Drivers of special-need students are often taken on an emotional roller coaster with the parents of the students they transport. “There were days when I would go home so upset because I didn't know what I'd done wrong,” says Jean Rocker, a former special-needs driver and current special-needs transportation coordinator for Durham School Services in Concord, Calif.
Rocker says we must train our drivers not to take parental anger, sadness and other emotions personally, as these emotions are part of a parent’s natural grief cycle. The following are five main stages of grief through which a parent of a child with special needs typically passes and some strategies for dealing with parents in those stages. Stages do not always occur in sequence and may overlap each other or reoccur.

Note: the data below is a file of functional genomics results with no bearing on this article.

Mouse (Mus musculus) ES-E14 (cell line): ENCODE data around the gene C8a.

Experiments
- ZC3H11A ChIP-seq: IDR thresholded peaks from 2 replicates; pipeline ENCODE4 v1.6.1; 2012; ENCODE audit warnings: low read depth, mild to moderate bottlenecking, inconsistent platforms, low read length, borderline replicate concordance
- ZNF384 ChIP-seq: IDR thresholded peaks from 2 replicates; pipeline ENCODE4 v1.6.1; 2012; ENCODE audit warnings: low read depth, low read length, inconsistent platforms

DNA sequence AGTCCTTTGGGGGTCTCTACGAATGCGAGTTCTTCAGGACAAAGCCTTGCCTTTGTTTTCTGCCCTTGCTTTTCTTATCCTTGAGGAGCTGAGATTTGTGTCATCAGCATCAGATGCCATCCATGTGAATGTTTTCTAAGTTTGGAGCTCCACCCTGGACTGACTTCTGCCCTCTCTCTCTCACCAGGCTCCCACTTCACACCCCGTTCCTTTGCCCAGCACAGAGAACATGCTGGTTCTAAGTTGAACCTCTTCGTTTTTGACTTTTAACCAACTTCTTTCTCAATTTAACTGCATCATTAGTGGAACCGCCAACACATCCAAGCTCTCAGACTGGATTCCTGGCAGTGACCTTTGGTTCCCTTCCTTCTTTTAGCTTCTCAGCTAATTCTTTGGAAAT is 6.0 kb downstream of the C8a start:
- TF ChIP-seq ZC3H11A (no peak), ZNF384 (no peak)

1. Denial — disbelief
2. Despair — mourning, grief, sorrow, disappointment, self-pity and fear
3. Guilt — self-blame, shame and martyrdom
4. Frustration — anger, resentment, rejection or feigned joy
5. Acceptance — adjustment and objectivity
Rocker advises the following steps for working successfully with parents of special-needs students:
• When talking to an angry parent, speak slowly and calmly.
• Watch your body language (e.g., hands on hips, eye-rolling). Don’t send signals that escalate parental frustration.
• When you talk to a parent about her child, make sure to use the child’s name.